Natural gas fuel provider Clean Energy Fuels (NASDAQ: CLNE ) announced earnings results for its first quarter on May 8 -- and quite frankly, there's a lot to like. But the company is still losing money, reporting a loss of $28 million in the quarter. Let's take a dive in, and see what kind of progress Clean Energy Fuels is making. It is a buy, sell or hold?
LNG vs. CNG? Whatever, dude
Much of the conversation in the investor community over the past six months has been dominated by a false idea that CNG and LNG were competing fuels. While the claims were made with some with dubious intent, a large number of investors grabbed into the idea, and the fear and uncertainty that this created caused Clean Energy Fuels share price to collapse:
But it's hard to argue with the data. From the 10Q:
- LNG fuel deliveries increased 22% in the quarter, to 16.7 million gasoline gallon equivalents
- CNG fuel deliveries increased 16%; backing out last year's 2.2 million in CNG sales in Peru (the company sold its stake in March 2013) and CNG sales increased 24%
- Sales of Redeem, Clean Energy Fuel's renewable biomethane, increased 45%
CEO Andrew Littlefair has been clear in pointing at fuel sales growth being the No. 1 measure that investors should watch. Simply put, we saw that this quarter and across the board.
Littlefair talks about profitability
The company's loss of 30 cents per share came in exactly where analysts were predicting. And while it's a positive that the company met the market's expectation, detractors have pointed to the company's consistent and mounting losses to support the bear case for Clean Energy Fuels. Littlefair has added fuel to the fire, so to speak, by refusing to address profitability in the past. His reticence has been largely a product of waiting for the heavy truck market to begin adopting natural gas trucks, but it's often left investors with the impression that maybe the company isn't really focused on profits. It's even led to analyst downgrades of the stock recently.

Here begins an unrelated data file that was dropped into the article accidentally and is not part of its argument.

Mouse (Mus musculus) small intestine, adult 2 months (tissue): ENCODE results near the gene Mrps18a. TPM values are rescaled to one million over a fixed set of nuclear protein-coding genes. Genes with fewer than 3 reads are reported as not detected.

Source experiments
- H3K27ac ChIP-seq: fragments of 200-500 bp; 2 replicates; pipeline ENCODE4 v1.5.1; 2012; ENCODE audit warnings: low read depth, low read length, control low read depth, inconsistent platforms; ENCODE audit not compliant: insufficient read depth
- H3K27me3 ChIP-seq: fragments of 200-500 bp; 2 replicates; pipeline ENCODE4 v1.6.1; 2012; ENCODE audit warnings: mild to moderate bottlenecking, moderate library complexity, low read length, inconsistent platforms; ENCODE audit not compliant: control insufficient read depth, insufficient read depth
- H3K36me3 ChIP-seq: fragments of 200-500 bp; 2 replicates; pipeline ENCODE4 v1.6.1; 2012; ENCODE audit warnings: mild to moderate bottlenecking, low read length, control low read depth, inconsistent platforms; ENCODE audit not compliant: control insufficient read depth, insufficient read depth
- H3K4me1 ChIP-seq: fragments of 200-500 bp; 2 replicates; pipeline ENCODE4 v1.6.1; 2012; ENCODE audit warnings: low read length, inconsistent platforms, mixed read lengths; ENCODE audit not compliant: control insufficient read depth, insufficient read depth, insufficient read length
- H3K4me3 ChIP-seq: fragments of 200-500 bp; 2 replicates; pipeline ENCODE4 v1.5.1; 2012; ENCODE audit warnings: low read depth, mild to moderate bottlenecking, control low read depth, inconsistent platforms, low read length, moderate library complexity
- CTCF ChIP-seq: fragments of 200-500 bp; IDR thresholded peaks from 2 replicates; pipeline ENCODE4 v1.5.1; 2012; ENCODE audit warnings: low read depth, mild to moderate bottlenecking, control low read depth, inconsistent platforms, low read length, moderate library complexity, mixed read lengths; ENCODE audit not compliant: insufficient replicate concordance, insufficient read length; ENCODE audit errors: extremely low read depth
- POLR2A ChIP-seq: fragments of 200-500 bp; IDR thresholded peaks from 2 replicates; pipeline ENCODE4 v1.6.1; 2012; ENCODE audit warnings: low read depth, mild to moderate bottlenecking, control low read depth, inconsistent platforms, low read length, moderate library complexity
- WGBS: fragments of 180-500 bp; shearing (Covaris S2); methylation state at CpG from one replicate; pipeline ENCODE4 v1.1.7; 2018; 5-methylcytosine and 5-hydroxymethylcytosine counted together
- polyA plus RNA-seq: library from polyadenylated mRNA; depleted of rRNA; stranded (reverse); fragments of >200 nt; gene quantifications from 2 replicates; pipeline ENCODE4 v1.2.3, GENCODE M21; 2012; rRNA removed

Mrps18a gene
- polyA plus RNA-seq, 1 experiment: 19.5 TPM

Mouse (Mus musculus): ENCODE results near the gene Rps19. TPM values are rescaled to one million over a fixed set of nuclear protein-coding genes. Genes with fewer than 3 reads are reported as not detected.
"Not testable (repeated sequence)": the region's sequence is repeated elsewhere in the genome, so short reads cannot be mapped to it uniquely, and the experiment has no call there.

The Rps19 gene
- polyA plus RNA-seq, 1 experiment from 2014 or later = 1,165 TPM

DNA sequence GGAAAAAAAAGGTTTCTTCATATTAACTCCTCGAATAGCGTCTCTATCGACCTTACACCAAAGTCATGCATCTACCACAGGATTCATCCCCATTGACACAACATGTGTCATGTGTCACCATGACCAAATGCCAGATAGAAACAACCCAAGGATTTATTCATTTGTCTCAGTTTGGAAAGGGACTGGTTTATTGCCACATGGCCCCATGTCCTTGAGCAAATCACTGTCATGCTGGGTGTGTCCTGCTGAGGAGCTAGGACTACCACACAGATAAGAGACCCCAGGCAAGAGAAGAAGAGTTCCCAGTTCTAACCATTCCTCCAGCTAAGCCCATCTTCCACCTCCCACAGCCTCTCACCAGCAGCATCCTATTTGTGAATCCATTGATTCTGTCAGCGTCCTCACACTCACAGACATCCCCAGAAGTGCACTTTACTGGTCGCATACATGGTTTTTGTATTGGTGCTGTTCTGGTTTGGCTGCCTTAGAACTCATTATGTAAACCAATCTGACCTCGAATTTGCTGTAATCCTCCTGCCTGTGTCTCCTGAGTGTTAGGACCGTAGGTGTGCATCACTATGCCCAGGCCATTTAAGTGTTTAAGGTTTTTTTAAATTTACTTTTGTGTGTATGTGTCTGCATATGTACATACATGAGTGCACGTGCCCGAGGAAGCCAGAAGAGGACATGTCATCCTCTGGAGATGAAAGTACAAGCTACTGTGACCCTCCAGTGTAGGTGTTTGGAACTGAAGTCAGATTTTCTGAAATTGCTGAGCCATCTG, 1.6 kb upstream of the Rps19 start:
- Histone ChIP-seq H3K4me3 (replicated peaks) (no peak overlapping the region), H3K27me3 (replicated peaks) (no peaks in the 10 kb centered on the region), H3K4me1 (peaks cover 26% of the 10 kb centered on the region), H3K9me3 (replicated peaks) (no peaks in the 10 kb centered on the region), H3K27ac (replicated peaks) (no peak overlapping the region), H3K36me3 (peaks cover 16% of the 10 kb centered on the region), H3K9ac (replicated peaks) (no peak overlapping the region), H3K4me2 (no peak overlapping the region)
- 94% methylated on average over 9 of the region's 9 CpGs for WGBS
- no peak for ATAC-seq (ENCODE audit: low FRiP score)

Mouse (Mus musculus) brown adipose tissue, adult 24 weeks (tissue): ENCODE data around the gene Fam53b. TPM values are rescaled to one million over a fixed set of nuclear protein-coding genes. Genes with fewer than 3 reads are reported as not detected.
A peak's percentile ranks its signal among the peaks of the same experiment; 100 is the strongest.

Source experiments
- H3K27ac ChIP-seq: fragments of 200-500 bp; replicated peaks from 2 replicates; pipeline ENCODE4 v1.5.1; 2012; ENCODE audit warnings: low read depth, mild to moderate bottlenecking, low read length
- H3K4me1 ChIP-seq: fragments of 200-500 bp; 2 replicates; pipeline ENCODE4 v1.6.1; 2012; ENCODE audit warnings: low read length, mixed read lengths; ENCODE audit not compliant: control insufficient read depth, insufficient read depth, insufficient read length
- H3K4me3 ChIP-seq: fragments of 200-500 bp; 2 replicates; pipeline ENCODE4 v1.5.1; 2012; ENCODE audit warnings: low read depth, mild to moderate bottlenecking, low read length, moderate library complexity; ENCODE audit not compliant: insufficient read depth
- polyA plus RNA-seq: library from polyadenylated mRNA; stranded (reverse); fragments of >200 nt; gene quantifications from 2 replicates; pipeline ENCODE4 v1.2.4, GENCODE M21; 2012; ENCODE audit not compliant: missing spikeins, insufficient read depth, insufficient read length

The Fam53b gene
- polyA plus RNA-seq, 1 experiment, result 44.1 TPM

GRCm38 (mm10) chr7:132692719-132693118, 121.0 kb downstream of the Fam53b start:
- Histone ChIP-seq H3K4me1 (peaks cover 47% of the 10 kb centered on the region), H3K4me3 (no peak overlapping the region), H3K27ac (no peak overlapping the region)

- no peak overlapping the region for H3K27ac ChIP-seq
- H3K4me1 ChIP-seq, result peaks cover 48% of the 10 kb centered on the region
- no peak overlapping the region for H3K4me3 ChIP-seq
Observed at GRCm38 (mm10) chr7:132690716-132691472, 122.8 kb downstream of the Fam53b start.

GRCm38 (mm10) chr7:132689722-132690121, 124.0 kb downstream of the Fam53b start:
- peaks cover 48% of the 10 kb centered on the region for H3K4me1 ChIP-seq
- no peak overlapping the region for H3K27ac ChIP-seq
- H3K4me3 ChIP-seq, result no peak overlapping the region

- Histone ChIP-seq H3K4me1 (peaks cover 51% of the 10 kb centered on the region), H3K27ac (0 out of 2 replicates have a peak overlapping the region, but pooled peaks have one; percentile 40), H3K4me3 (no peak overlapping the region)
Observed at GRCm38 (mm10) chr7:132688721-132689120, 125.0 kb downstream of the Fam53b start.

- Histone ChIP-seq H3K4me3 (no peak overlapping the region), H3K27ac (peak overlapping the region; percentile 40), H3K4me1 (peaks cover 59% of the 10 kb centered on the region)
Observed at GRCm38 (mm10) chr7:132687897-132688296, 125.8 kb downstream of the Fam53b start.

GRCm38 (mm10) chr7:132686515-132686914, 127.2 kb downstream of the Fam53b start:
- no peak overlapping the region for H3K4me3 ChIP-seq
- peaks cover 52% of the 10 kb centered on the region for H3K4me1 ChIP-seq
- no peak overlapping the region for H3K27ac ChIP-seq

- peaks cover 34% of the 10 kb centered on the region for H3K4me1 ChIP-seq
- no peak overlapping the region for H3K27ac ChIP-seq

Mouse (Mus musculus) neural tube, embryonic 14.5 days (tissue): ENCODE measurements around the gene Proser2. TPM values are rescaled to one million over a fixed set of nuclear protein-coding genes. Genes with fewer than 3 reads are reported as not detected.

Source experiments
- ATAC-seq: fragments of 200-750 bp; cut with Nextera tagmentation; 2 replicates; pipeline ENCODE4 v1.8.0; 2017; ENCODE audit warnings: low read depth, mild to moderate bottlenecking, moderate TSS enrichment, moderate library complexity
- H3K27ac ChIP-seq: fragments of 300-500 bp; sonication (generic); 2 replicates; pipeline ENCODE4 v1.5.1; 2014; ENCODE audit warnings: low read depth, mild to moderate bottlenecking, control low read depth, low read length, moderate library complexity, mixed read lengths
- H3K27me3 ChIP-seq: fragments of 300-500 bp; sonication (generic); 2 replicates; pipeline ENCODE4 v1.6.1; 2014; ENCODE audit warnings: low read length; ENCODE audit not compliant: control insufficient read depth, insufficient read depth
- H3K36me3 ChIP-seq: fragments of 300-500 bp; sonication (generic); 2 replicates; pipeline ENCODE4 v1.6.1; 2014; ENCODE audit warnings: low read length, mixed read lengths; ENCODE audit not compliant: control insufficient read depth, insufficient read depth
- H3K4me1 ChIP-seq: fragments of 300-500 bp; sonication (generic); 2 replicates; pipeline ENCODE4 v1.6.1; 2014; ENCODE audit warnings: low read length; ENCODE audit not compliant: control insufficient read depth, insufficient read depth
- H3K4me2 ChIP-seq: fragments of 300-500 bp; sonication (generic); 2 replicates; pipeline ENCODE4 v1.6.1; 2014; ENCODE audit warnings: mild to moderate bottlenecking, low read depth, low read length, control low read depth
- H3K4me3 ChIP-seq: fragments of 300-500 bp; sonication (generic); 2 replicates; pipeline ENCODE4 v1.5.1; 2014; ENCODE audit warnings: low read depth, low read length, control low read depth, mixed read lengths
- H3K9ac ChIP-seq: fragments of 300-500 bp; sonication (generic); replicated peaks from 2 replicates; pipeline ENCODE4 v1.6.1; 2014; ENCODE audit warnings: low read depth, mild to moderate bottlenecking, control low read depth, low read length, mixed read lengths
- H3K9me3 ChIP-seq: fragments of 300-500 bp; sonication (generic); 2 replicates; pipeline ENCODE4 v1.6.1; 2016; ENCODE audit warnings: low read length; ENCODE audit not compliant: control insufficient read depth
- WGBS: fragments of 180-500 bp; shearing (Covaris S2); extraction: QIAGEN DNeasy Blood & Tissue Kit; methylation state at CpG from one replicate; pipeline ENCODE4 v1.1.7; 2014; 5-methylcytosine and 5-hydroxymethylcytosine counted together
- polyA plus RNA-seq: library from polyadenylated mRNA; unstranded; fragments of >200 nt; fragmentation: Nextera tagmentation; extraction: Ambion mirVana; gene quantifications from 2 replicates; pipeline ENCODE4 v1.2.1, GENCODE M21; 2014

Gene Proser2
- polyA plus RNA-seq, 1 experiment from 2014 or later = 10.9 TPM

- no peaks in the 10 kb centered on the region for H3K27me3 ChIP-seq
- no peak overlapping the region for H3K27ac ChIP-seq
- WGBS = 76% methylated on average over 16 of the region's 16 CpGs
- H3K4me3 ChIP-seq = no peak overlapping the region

But it looks like things have begun to turn internally, because Littlefair chose to address profitability very early in the earnings conference call (emphasis mine):
From an adjusted EBITDA perspective, we were negative by $7 million this quarter. If you were to take out -- take our rough average of about $0.30 margin per gallon that we've seen recently, we need to add about 23 million gallons to close this gap. So to think about it another way, this is a roughly a 10% volume increase from where we are today on an annual basis. And if you look at our historical volume growth rates of closer to 20%, we believe this is well within reach. We are extremely focused on getting this company to profitability and we are close.
While this isn't a specific guidance to when Clean Energy Fuels will be profitable, it's a very specific indicator as to how. Reach your own conclusions.
Reducing CapEx projections for 2014; still has largest refueling network
Not only did management tell us that it's essentially closer to profitability than we maybe thought, Littlefair also announced that the previously projected $135 million in capital expenditures was on the high side, reducing the figure by a whopping $50 million to between $75 and $85 million for the year. The reasoning behind this move is twofold: Currently, Clean Energy Fuels has 96 stations opened that are "truck-friendly" to heavy trucks, which is significantly more than any of its competitors. And with at least another 70 stations that have been built but not yet opened, the company is in the driver's seat to open these stations with little more than the cost of putting fuel in.
These two things combine to make possible for Clean Energy to align further investments in growth of the network with the pace of market adoption.
Final thoughts: Buy, sell, or hold?
This is where taking a long-term view really pays off. Over the past several months, there has been tremendous controversy about CNG and LNG and heavy trucking, but it's only been several months, and it's really only been in the investor community. While we've been arguing, Clean Energy Fuels has been opening stations, because trucks have been deploying natural-gas trucks. And since Clean Energy Fuels is the leader in both CNG and LNG for trucks, it has shown strong growth across the board, and reached a point where management feels comfortable talking specifics about profitability.
Will the company reach profitability in 2014? Maybe, maybe not. But when the current growth rate is about double what the company needs to get to profitability within a year, and the stock is as beaten down as Clean Energy's has been of late, it's worth a hard look. We're at the very beginning of a major shift to natural gas for trucking -- a shift that could take a decade before the growth slows -- and Clean Energy Fuels is the leader in the market. Sounds like a stock worth buying to me.
Natural gas is a game-changer in trucking. This one company does business with every gas producer out there
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